I was reading this months translation and saw the paragraph below which I thought both useful and encouraging, especially for those at the very beginning of their journey in to Nihonto. (not sure if this is the best place to post this if not perhaps the mods could move it)
"Now I will talk about another subject. The other day, I took a Kamakura period master work to a kansho-kai. One of the newer members was not impressed very much, and I asked if he understood the quality of a sword, and I think he did not understand this idea very well.
The token world has many master works from each period, from each prefecture, and from each school. Among the swords which are called meito, it can sometimes be difficult to clearly understand their quality and features, especially if you have just started to study swords.
Sometimes I hear an individual’s opinions, and since Japanese swords have many shapes and styles, people will have their own likes and dislikes among swords. However, standardizing good and bad opinions is not realistic, and I will talk about this issue later.
The important thing is to value your feelings even if you do not understand a sword’s quality or features well.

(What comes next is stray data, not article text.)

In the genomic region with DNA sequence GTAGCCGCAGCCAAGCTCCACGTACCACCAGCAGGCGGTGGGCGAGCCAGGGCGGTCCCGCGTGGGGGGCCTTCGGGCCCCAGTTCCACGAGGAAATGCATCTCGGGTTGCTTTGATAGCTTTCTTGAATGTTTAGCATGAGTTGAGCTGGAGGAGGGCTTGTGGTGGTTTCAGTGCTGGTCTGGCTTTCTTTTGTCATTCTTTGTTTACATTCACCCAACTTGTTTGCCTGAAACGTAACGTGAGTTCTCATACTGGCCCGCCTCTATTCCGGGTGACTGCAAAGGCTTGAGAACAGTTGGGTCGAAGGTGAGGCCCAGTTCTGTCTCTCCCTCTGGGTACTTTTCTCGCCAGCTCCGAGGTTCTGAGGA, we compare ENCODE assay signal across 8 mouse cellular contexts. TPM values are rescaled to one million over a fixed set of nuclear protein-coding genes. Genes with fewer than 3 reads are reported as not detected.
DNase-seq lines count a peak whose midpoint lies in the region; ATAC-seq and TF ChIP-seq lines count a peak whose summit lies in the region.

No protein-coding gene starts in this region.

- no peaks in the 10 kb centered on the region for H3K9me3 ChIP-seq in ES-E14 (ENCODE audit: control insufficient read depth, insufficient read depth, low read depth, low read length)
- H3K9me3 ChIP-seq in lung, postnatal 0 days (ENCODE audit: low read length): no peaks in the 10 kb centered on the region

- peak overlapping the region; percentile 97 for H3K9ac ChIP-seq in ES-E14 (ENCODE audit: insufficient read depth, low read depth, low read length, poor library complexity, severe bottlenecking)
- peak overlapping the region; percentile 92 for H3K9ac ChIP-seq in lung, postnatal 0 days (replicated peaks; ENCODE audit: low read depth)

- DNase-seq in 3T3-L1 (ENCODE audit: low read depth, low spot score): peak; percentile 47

You don’t need to express your impression in a loud voice. It is not necessary to argue with people who have helped prepare and exhibit master work blades, and this would be impolite. Your current impression should be important. It is not necessary to restrain your honest opinions, and just because people around you are saying something is a meito, you do not have to look at it as a meito.
Your present opinion of a sword’s quality is based on what you understand now. From now on, as you keep looking at all kinds of swords, your level of understanding and perception will increase, and you should gradually be able to understand aspects of a sword which you might not understand at the present. If you deny your honest impressions and feelings, this can hinder your developing a better eye for swords in the future.
As you examine swords, value your honest impressions, and make it a habit to look at swords other people call meito.
Along with ongoing studies, you will continue to develop your eyes. A few years from now, when you see the same sword again, you will recognize that “this sword has this kind of beauty and charm” and could be surprised to discover this increasing power of observation in yourself."
Explanation by Hinohara Dai